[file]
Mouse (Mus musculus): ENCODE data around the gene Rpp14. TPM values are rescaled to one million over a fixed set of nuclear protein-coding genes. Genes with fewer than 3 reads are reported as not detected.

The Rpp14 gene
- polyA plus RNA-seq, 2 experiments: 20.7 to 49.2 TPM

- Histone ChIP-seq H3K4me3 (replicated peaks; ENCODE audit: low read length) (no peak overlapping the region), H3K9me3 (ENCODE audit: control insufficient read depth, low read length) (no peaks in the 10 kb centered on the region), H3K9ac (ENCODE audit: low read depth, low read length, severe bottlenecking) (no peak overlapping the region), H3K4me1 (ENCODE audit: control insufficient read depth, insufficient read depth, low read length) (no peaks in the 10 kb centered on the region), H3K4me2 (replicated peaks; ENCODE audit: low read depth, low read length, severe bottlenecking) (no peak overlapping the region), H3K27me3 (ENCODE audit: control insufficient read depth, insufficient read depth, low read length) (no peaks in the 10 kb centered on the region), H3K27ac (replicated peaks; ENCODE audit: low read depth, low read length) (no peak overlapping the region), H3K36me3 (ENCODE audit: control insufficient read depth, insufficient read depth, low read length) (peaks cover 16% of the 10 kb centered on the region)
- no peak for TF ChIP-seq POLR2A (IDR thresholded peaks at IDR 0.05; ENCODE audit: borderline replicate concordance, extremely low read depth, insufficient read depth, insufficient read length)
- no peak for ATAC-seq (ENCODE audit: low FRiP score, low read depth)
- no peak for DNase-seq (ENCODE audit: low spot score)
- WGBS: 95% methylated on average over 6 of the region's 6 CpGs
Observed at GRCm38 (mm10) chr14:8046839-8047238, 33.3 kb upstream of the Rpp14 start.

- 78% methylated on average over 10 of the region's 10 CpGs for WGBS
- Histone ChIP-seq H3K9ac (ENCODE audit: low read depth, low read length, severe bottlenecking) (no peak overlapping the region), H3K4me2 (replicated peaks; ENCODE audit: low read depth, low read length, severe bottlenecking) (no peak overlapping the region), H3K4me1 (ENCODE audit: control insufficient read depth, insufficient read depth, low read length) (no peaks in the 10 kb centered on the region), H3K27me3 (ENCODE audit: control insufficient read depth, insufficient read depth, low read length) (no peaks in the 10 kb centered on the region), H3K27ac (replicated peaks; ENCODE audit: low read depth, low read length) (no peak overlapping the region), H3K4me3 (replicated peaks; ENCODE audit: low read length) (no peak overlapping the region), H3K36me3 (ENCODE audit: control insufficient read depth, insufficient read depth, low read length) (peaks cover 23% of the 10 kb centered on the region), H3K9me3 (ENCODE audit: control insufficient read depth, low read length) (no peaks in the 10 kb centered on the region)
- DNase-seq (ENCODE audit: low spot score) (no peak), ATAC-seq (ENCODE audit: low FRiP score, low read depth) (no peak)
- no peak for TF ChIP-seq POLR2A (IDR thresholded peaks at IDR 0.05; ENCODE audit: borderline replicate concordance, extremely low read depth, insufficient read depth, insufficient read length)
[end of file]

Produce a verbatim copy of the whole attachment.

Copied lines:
Mouse (Mus musculus): ENCODE data around the gene Rpp14. TPM values are rescaled to one million over a fixed set of nuclear protein-coding genes. Genes with fewer than 3 reads are reported as not detected.

The Rpp14 gene
- polyA plus RNA-seq, 2 experiments: 20.7 to 49.2 TPM

- Histone ChIP-seq H3K4me3 (replicated peaks; ENCODE audit: low read length) (no peak overlapping the region), H3K9me3 (ENCODE audit: control insufficient read depth, low read length) (no peaks in the 10 kb centered on the region), H3K9ac (ENCODE audit: low read depth, low read length, severe bottlenecking) (no peak overlapping the region), H3K4me1 (ENCODE audit: control insufficient read depth, insufficient read depth, low read length) (no peaks in the 10 kb centered on the region), H3K4me2 (replicated peaks; ENCODE audit: low read depth, low read length, severe bottlenecking) (no peak overlapping the region), H3K27me3 (ENCODE audit: control insufficient read depth, insufficient read depth, low read length) (no peaks in the 10 kb centered on the region), H3K27ac (replicated peaks; ENCODE audit: low read depth, low read length) (no peak overlapping the region), H3K36me3 (ENCODE audit: control insufficient read depth, insufficient read depth, low read length) (peaks cover 16% of the 10 kb centered on the region)
- no peak for TF ChIP-seq POLR2A (IDR thresholded peaks at IDR 0.05; ENCODE audit: borderline replicate concordance, extremely low read depth, insufficient read depth, insufficient read length)
- no peak for ATAC-seq (ENCODE audit: low FRiP score, low read depth)
- no peak for DNase-seq (ENCODE audit: low spot score)
- WGBS: 95% methylated on average over 6 of the region's 6 CpGs
Observed at GRCm38 (mm10) chr14:8046839-8047238, 33.3 kb upstream of the Rpp14 start.

- 78% methylated on average over 10 of the region's 10 CpGs for WGBS
- Histone ChIP-seq H3K9ac (ENCODE audit: low read depth, low read length, severe bottlenecking) (no peak overlapping the region), H3K4me2 (replicated peaks; ENCODE audit: low read depth, low read length, severe bottlenecking) (no peak overlapping the region), H3K4me1 (ENCODE audit: control insufficient read depth, insufficient read depth, low read length) (no peaks in the 10 kb centered on the region), H3K27me3 (ENCODE audit: control insufficient read depth, insufficient read depth, low read length) (no peaks in the 10 kb centered on the region), H3K27ac (replicated peaks; ENCODE audit: low read depth, low read length) (no peak overlapping the region), H3K4me3 (replicated peaks; ENCODE audit: low read length) (no peak overlapping the region), H3K36me3 (ENCODE audit: control insufficient read depth, insufficient read depth, low read length) (peaks cover 23% of the 10 kb centered on the region), H3K9me3 (ENCODE audit: control insufficient read depth, low read length) (no peaks in the 10 kb centered on the region)
- DNase-seq (ENCODE audit: low spot score) (no peak), ATAC-seq (ENCODE audit: low FRiP score, low read depth) (no peak)
- no peak for TF ChIP-seq POLR2A (IDR thresholded peaks at IDR 0.05; ENCODE audit: borderline replicate concordance, extremely low read depth, insufficient read depth, insufficient read length)